Hi. My name is Paul Offit, and I'm talking to you today from the Vaccine Education Center at The Children's Hospital of Philadelphia. I want to talk about a paper that was recently published in JAMA Pediatrics. The study was performed by researchers at the Kaiser Permanente healthcare system in collaboration with researchers at the Centers for Disease Control and Prevention. At issue were vaccination rates among children with autism spectrum disorder (ASD).
These researchers looked at 3729 children with ASD and compared them with 592,907 children without the disorder. They found that children with ASD were statistically significantly less likely to be vaccinated than those without the disorder. They also found that the younger children whose older siblings had ASD were less likely to be vaccinated than younger children whose older siblings did not have ASD.
Why is this happening? The notion that vaccines cause autism was born in 1998, when Andrew Wakefield and colleagues published a paper in The Lancet claiming that the measles, mumps, rubella (MMR) vaccine caused autism. In the 20 years since then, 17 studies[3,4,5,6,7,8,9,10,11,12,13,14,15,16,17,18,19] have shown that the MMR vaccine does not cause autism.
Also in the late 1990s, the notion was born that thimerosal (an ethylmercury-containing preservative in vaccines) could cause autism. That too, has been refuted with seven studies[20,21,22,23,24,25,26] that show that thimerosal, at the level contained in vaccines, does not increase the risk for neurodevelopmental delays, including autism.
Then the hypothesis shifted again, to the notion that children were just getting too many vaccines too early in life. That, too, has been examined in two studies[27,28] that showed that this was not a problem in terms of increasing the risk for autism.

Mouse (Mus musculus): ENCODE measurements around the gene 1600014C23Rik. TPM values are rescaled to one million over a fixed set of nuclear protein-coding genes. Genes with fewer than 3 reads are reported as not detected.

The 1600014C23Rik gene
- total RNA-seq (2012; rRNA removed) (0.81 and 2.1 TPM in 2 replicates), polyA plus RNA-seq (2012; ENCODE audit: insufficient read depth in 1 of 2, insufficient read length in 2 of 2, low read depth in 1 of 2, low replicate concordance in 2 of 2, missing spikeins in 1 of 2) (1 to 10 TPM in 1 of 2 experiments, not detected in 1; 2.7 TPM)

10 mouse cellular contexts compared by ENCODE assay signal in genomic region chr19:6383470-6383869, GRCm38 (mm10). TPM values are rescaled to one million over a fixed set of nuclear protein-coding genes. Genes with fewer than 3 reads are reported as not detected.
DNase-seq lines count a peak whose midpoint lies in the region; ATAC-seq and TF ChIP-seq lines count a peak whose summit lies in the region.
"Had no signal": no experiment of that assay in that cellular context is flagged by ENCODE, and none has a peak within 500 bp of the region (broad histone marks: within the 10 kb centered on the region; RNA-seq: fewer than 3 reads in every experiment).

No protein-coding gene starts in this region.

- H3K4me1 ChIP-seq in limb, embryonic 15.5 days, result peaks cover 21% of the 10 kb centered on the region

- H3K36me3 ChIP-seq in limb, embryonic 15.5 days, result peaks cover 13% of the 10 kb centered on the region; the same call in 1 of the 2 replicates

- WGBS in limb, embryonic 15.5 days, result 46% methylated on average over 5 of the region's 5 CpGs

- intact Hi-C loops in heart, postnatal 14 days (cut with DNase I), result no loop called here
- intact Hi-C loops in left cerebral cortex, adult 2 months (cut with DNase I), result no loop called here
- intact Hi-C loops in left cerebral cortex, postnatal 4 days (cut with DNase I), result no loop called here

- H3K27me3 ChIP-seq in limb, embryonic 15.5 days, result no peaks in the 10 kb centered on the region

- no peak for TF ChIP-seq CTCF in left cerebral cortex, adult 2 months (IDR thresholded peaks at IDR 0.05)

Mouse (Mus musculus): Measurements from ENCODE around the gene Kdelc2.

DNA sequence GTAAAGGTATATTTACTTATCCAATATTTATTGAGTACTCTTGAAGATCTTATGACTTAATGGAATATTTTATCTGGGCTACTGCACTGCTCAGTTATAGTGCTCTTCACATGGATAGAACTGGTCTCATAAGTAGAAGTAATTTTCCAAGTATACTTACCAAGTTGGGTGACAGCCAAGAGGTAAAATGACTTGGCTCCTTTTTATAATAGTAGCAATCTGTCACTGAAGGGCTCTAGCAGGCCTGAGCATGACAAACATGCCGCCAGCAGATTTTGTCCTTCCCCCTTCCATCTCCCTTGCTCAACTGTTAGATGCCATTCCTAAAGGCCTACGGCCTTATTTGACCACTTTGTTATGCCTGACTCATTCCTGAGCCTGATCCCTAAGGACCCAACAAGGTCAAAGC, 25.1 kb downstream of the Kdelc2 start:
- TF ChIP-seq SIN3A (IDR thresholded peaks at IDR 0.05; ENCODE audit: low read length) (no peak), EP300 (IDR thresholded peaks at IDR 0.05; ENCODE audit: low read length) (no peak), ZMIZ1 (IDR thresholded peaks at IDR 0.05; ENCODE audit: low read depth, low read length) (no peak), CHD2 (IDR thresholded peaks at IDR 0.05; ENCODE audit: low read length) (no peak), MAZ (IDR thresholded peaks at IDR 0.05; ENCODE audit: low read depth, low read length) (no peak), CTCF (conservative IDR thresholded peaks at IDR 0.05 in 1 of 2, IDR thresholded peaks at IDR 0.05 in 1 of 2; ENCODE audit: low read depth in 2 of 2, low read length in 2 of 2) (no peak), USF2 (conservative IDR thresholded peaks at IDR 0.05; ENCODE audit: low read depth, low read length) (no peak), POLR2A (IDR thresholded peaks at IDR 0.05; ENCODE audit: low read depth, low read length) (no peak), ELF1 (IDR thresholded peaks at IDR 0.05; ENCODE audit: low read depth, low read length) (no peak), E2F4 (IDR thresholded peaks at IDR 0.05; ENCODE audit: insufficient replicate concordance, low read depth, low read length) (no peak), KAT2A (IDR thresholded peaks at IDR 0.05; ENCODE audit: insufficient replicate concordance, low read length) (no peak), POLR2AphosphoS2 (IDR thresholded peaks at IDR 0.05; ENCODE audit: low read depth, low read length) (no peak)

Why do these fears persist? I think that there are a lot of reasons for that. One of them is that we don't know the clear cause or causes of autism. We don't have a cure for autism, so this just sort of hangs out there. You could make an analogy to diabetes in the late 1800s, when no one really knew what caused it, and there were a lot of crazy cures proffered by charlatans. In 1921, Banting and Beck discovered insulin, and all those crazy cures and crazy ideas about what caused diabetes disappeared.
What we have are parents who are choosing not to vaccinate children with ASD, which will only put them at risk for infectious diseases and does not in any sense lessen their symptoms of ASD. Certainly, for the younger siblings who aren't being vaccinated, it doesn't lower their risk of developing this disorder; it just puts them at risk for vaccine-preventable diseases. All these children are being put in harm's way, with potentially tragic consequences.
We have to continue to do the best we can to educate parents that these are not good choices. Thank you.
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Any views expressed above are the author's own and do not necessarily reflect the views of WebMD or Medscape.
Cite this: Paul A. Offit. Why Are Vaccination Rates Lower Among Kids With ASD? - Medscape - Apr 17, 2018.